Most bosses tend to see themselves as leaders even if they are not. Leadership comes in all shapes, sizes and forms but is one of the most misused buzzwords business academics and consultants like to pontificate about.

Most bosses tend to see themselves as leaders even if they are not. Leadership comes in all shapes, sizes and forms but is one of the most misused buzzwords business academics and consultants like to pontificate about.

So what is leadership? Leadership is a social skill used to help groups function. This skill is not just unique to humans as wolves, ants, geese and many other creatures follow the same principles. How do geese decide which goose leads the formation? How do ants determine which ants search for food and which ones guard the queen? Who knows, but they do it. Start by understanding leadership is not optional. For animals, leadership appears to be an instinctive survival strategy that naturally evolves to ensure the survival of the group. In today’s environment, leadership might be defined as the survival strategy that evolves to protect one’s business.

Let’s start by reviewing some of the traits of good leadership:
  • Leaders are goal and accomplishment driven.

  • Leaders gain commitment, not compliance.

  • Leaders do not sacrifice today for tomorrow.

  • Leaders are good communicators.

  • Leaders have earned the respect of those around them.
Now let’s talk about bosses. Bosses seek compliance; take the threat away and performance disappears. Leaders seek commitment and employees driven to a common goal whether the boss is standing there or not.

Seagull Bosses

Too many contractors let their managerial style merely be one of personality and act more like seagulls than managers. When seagulls come into the job or situation, they tend to squawk, dump on people and leave. Rarely is such behavior useful long term. As discussed, seagull bosses follow several patterns and can closely mimic personality. The following is a list of the most common seagull boss species:

The Mercedes Gull: This species of gull can be recognized by their shiny new cars and tendency to arrive at the job in style, complain about losing money and then ride off into the sunset. This species does not remember what it was like to be an employee and fails to see the hypocrisy of their actions.

The Denial Gull: This species loves to fly around and pretend everything is OK. Some folks believe they evolved from the ostrich, which loves to stick his head in the sand.

The Squawking Gull: This species loves to make a lot of racket but rarely ever actually pecks anyone. While they make a lot of noise, no one really pays any attention to them. They are merely seen as a nuisance.

The Panicked Gull: This species, whenever frightened - which is frequently - jumps in and tries to show everyone how to do the job they already know how to do. Such fears are usually short-term focused and rarely useful.

The Frozen Gull: This species appears to be frozen in the office and spends most of the day staring at four walls and moving paper from pile to pile pretending to be working and changing the situation.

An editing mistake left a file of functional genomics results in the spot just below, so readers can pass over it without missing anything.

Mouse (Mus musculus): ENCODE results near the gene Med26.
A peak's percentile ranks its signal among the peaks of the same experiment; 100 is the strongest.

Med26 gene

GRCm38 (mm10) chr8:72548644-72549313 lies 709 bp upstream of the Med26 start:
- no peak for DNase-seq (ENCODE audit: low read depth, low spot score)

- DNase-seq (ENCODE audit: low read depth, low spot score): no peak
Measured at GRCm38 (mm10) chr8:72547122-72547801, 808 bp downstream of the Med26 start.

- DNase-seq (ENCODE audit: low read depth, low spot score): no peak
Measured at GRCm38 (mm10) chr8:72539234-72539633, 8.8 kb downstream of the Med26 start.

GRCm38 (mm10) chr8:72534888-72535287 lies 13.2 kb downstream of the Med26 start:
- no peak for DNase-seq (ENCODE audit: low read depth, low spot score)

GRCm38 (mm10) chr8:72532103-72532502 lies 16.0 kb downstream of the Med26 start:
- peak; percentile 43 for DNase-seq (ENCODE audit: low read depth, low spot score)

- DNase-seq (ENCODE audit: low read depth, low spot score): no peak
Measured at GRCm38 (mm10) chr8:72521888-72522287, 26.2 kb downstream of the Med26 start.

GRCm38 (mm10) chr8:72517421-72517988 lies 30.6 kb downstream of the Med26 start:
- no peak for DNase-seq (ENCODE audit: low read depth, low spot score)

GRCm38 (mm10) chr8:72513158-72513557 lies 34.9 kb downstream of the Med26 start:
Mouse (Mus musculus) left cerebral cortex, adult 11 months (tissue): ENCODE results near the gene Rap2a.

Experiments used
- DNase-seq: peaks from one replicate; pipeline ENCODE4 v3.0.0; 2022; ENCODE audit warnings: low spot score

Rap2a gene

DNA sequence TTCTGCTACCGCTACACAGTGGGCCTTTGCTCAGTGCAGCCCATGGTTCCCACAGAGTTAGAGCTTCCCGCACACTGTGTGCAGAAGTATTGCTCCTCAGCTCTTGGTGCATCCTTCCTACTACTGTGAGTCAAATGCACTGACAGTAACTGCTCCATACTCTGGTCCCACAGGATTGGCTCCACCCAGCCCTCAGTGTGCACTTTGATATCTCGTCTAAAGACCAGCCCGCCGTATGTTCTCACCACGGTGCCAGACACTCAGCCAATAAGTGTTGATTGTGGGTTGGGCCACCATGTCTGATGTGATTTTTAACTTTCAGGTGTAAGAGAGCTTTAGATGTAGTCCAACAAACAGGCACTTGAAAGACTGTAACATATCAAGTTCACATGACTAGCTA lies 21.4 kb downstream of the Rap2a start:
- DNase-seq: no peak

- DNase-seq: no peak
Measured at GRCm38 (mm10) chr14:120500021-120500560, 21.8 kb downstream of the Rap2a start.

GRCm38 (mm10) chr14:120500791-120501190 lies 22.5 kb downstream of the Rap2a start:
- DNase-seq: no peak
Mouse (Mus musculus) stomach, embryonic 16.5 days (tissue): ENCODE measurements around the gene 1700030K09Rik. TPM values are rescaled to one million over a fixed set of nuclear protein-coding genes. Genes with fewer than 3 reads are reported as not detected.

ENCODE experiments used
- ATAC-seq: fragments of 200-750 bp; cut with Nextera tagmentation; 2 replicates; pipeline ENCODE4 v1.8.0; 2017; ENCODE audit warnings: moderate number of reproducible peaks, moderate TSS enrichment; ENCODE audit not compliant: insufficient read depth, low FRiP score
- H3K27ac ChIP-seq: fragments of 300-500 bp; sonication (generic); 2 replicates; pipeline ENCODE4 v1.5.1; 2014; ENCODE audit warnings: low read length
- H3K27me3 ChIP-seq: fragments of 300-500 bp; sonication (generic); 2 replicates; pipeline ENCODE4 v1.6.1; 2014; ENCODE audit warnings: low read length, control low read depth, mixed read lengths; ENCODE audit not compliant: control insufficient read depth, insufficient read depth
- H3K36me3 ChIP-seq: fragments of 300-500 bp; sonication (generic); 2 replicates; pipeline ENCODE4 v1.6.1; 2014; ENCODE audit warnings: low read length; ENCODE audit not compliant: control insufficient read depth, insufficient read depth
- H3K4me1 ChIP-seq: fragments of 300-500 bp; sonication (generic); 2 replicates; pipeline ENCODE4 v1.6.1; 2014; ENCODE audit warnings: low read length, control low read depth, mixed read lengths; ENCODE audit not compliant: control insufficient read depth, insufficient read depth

None of the above seagull bosses are effective in instigating change. They react to their own emotional needs and personality rather than logically communicating the issues at hand. 

Improving Leadership

So where does leadership begin? It starts with accountability. Unfortunately, business owners can find it difficult to find anyone to be accountable with. We feel one of the primary purposes of our networking groups are to help business owners stay focused. By openly reviewing yearly performance and goals, we establish a pattern of assistance and credibility. Communicating these needs to employees allows business owners to lead their organization in a positive manner. The following four steps can work as an action plan to improve the leadership of your company.

1. Develop a vision for where you want your company to be in three years. With the current recession, many business owners have become so short-term focused. They are losing sight of the long-term plan. Fix things in the short term but have a long-term vision in place.

2. Institute some type of structured communication process. This might begin with simple things like weekly sales and production meetings, but such meetings do not communicate the broader goals of the business. Consider a short quarterly meeting to talk with key individuals. Be careful of what you say and you need not communicate specific financial details. Your employees want to hear there is a plan in place for the company moving forward. They don’t want or need to hear ownership bitching about the economy, the government, etc.

3. Be visible. You don’t have to be on every job every day but an owner who never shows up on the job is an owner employees perceive to have plenty of money. Be strategic in how you spend your time. Use your day planner to coordinate interactive meetings with employees throughout the year. Try to interact one on one with key employees at least once each quarter.

4. Don’t think of your business as a job. As we grow older we can fall into a pattern of going to work every day and following a pattern of duties. Owning a business is and will never be a job. No matter how big of a pain it might be, your role is to be strategic and lead your company. You are not a postal worker. You signed on for this role and you must keep it alive and active, even if you are getting a little bored with the process.

Leadership is accomplishing goals through others. Make sure your organization has a plan and you are communicating it throughout the company. Your company, people and family are depending on your leadership skills.